Retired England pace bowler Stuart Broad said that he used to hate facing Jasprit Bumrah during his playing days. While talking about Joe Root’s struggles against the right-arm pacer, Broad feels every batter in the Test team will find it difficult to face him as well. However, Bumrah dismantled England’s batting line-up on Day 2 of the 2nd Test in Vishakhapatnam, finishing with six wickets to bowl the England team out for 253. The veteran also dismissed Root for the eighth time in Tests as well.
In his column for The Daily Mail, Stuart Broad said that Bumrah’s release point makes all the difference. He added: “If If someone as good as Joe Root is habitually struggling with a particular bowler, you can bet your bottom dollar that every batter on the Test scene will be. Facing him isn’t like facing anyone else in the world and I used to hate it. Sri Lanka’s Lasith Malinga, with his slingy round-arm release, had that point of difference about him and Bumrah has something similar in that his deliveries are incredibly hard to pick up. What makes him so dangerous when reverse-swing comes into play is that he doesn’t tend to get the ball hooping – and therefore needing to start it on an exaggerated line to have an effect – but moving a very subtle amount to keep batters guessing.”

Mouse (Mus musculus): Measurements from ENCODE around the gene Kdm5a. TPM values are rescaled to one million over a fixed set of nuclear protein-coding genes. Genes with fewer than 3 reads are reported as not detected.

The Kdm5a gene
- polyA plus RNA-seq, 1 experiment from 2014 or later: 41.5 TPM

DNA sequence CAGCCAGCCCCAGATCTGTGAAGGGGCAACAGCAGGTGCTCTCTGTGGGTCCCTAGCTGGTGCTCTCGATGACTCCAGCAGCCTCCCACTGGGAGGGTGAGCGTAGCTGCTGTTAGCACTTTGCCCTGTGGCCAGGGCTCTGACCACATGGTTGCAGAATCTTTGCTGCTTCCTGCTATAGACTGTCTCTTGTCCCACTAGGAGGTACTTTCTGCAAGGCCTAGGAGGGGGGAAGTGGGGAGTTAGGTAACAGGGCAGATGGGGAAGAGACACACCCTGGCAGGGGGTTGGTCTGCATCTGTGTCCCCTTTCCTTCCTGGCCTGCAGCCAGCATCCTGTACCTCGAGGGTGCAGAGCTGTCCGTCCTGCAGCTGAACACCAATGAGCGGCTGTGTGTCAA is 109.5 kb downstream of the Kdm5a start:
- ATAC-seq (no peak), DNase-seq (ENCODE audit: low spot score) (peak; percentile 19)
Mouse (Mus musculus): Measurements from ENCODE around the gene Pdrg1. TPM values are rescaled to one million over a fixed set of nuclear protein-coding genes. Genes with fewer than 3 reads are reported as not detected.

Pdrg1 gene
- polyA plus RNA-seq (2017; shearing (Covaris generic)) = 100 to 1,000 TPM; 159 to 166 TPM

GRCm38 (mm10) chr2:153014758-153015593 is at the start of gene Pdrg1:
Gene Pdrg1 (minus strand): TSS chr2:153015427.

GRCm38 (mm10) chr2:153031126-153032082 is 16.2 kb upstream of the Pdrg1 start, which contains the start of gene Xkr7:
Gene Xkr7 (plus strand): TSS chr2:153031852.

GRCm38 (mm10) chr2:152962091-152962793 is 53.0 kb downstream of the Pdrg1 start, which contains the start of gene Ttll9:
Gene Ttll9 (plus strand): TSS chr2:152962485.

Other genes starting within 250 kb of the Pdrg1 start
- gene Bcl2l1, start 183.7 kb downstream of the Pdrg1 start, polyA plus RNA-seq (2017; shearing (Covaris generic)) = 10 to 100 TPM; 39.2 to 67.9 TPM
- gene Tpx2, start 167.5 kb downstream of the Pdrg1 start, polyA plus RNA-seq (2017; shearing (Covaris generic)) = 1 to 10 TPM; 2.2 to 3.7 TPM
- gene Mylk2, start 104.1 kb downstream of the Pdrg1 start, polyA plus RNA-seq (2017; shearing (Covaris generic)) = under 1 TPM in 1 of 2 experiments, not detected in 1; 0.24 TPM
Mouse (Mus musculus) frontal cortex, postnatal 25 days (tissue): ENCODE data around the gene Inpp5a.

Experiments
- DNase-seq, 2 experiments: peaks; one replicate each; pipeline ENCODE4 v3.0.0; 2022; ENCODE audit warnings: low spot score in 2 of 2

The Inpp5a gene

However, Jasprit Bumrah’s spell changed the entire course of the game as England lost quick wickets after being 110-1 at one stage in response to India’s 396 as well. He claimed his sixth wicket of the innings in the form of James Anderson to give the hosts a 143-run lead as well.
“The ball that did for Root was a classic of this type: four consecutive balls ducked in, followed by one which went out. The half-bat width difference of movement proved deadly. It was a beautiful set-up by a high-class bowler. Equally, I don’t think any player in the world gets a bat on the inswinging yorker that did for Ollie Pope,” he concluded.